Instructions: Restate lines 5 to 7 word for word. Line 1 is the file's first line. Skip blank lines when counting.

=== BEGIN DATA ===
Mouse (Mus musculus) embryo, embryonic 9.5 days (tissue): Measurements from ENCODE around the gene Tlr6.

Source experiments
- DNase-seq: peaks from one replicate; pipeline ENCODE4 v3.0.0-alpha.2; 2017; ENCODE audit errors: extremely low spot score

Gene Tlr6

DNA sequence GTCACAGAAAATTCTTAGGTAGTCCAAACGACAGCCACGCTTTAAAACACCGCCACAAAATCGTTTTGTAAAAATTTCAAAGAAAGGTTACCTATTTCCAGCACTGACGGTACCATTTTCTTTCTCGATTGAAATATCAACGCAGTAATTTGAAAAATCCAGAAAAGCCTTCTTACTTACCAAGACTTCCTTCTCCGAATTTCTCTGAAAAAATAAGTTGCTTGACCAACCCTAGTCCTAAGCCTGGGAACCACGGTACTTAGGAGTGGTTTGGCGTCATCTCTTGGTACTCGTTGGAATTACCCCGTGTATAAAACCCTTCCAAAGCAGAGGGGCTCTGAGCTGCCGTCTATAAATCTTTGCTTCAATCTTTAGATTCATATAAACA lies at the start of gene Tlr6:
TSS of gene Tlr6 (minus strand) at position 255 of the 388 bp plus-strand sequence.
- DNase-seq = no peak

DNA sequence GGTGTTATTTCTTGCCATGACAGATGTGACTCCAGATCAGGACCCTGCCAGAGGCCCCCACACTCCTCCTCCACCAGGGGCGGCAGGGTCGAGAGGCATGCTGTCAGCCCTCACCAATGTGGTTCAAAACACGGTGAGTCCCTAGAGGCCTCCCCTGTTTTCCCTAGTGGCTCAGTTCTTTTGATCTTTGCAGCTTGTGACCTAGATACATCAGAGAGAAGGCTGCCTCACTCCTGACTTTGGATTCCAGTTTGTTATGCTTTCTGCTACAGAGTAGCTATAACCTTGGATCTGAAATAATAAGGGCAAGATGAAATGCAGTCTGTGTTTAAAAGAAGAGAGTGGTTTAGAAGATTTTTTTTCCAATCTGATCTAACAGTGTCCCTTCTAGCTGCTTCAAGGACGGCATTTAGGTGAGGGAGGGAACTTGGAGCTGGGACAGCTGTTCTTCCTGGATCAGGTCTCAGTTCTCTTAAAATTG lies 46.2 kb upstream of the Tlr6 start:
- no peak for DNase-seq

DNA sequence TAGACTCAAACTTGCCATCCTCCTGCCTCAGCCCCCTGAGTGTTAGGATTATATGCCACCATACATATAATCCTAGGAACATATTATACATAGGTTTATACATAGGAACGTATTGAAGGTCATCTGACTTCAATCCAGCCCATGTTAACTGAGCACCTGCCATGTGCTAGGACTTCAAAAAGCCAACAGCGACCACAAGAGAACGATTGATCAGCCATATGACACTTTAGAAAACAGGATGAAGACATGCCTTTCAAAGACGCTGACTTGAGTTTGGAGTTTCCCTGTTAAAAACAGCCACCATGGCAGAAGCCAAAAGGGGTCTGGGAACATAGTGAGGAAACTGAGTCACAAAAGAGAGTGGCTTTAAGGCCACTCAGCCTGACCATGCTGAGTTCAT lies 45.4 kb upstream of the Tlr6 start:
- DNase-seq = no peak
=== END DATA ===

DNA sequence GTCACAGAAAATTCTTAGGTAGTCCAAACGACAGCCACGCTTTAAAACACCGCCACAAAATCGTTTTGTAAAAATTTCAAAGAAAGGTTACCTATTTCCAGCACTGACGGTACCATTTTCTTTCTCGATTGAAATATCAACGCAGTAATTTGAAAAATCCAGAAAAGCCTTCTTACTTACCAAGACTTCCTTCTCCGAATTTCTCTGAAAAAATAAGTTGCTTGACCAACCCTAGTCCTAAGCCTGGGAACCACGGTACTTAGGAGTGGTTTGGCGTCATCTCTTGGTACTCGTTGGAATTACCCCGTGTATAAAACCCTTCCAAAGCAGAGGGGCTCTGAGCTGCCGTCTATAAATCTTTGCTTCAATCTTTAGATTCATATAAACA lies at the start of gene Tlr6:
TSS of gene Tlr6 (minus strand) at position 255 of the 388 bp plus-strand sequence.
- DNase-seq = no peak